Registration and Abstract Submission
Please REGISTER FOR THE CONFERENCE before submitting an abstract
Registration is FREE for BPS members and closes on Tuesday 15 December 2020
The closing date for abstract submission is Friday 13 November 2020
Students are invited to compete for
The £250 Manton Prize, in honour of Irène Manton (1904-1988) awarded for the best oral paper by a postgraduate student.
The British Phycological Society Student Poster Prize of £150 for the best poster by a postgraduate or undergraduate student.
Presentations competing for the prize will take place in the Student Showcase on 4 January 2020. You can indicate your intention to enter into one of these competitions in the abstract submission form.
Both events are assessed by a panel of BPS members from across the entire field of phycology for both science and style. The Irene Manton Prize is assessed by the criteria below:
1. Scientific concept: introduction to the subject of the talk; gaps in knowledge; aims of the investigation.
2. Scientific content: practical approach taken and results obtained.
3. Discussion of results and justification of conclusions arising.
4. Style of oral presentation: clarity, speed of delivery, engagement with audience.
5. Visual presentation: use of visual aids; clarity of presentational style.
6. Timing of oral delivery: high importance given to keeping within the allotted time.
7. Responses to questions arising.
Abstract submission guidelines
Use the same abstract structure and submission procedure for a oral and poster presentations (preferences can be selected within the system). The abstract should preferably be submitted as a word document (or pdf) using the example template as a guide for formatting.
Title: 12 words maximum
Abstract: 350 words maximum
Abstracts can be submitted to a General Phycology Special session, or to ONE of four special sessions described below.
A maximum of ONE abstract submission per lead author is permitted.
Special session 1: Applied Phycology
Ellis O'Neil (University of Nottingham)
Prof Rob Field (Manchester Institute of Biotechnology, The
University of Manchester, UK): Sugars, natural products and
harmful algal blooms on the Norfolk Broads
Prof Alison Smith (Department of Plant Sciences, University of Cambridge, UK) : Coming into the light - from synthetic biology in the lab to growing transgenic algae at scale in the Algal Innovation Centre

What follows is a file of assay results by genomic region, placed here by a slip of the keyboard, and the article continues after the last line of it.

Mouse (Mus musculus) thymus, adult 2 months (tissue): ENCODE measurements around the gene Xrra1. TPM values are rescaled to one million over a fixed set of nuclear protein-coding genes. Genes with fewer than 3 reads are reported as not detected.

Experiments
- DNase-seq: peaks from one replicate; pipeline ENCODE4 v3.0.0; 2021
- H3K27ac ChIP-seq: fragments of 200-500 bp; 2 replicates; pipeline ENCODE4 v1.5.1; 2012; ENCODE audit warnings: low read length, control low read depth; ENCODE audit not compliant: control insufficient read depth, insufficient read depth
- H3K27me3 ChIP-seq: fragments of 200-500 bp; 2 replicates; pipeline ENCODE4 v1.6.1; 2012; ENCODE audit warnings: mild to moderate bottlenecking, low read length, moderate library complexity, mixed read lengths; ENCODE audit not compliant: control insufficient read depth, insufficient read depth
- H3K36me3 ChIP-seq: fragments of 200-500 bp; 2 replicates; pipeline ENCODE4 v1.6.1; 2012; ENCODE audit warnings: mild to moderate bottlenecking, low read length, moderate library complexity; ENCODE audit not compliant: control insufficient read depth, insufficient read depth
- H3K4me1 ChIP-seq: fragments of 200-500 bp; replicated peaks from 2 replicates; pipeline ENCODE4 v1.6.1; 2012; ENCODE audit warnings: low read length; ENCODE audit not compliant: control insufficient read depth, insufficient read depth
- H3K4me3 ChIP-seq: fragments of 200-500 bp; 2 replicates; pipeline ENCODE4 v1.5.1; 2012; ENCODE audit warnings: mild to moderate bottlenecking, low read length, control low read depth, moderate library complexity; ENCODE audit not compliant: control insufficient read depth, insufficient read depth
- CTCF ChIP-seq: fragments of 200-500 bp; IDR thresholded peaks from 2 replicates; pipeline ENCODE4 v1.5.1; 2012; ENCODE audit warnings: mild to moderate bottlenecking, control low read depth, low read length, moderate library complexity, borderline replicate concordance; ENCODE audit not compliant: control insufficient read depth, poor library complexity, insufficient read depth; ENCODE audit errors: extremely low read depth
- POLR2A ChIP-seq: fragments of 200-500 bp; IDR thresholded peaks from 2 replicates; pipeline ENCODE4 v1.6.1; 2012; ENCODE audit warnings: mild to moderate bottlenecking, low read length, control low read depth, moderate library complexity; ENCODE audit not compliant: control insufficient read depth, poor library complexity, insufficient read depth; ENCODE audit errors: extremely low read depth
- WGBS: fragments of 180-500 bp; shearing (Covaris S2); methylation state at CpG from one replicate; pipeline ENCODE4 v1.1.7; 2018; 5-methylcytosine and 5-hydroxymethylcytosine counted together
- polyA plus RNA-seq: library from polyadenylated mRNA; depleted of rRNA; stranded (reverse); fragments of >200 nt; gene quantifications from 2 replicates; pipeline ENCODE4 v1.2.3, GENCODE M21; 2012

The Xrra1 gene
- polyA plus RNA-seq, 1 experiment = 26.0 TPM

The industrial importance of algae is increasingly recognising, from growth as a food source and sustainable biofactories, to disruption of marine resources. Algae are being explored for the production of novel materials, as food supplements and for the environmentally friendly production of chemicals. Live algae are being used to treat waste water and in bioremediation, whilst algal extracts are used as food ingredients and in healthcare. New technologies can be used to increase productivity or to prevent formation of harmful algal blooms (HABs). Genetic engineering of algal species has allowed the introduction of new traits and the production of valuable chemicals, and the diversity of potentially useful algal species presents new opportunities. This session will explore all aspects of applied phycology, ranging from cyanobacteria, to microalgae and seaweeds. We invite contributions on the exploitation of algae, including biotechnology, genetic modification and harmful algal blooms, from lab research to industrial scale and including new tools and novel applications.
Special session 2: Phycology in palaeoenvironmental research: insights into the past
Claire Allen (British Antarctic Survey, UK)
Heather Moorhouse (Lancaster University, UK)
Savannah Worne (British Geological Survey, UK)
George Swann (University of Nottingham, UK)
Prof Jasmine Saros (University of Maine, USA): Refining
paleoclimate inferences by coupling algal ecology with lake
Dr Matthew Waters (Auburn University, USA): Ancient HABs:
Comparing historic and modern cyanobacteria dynamics in the
tropics and subtropics over the last 5000 years
Dr Marianne Ellegaard (University of Copenhagen, Denmark) & Dr Sofia Ribeiro (Geological Survey of Denmark and Greenalnd, Denmark): Multiproxy marine sedimentary records of climate and environmental research: protist resurrection, microfossils and DNA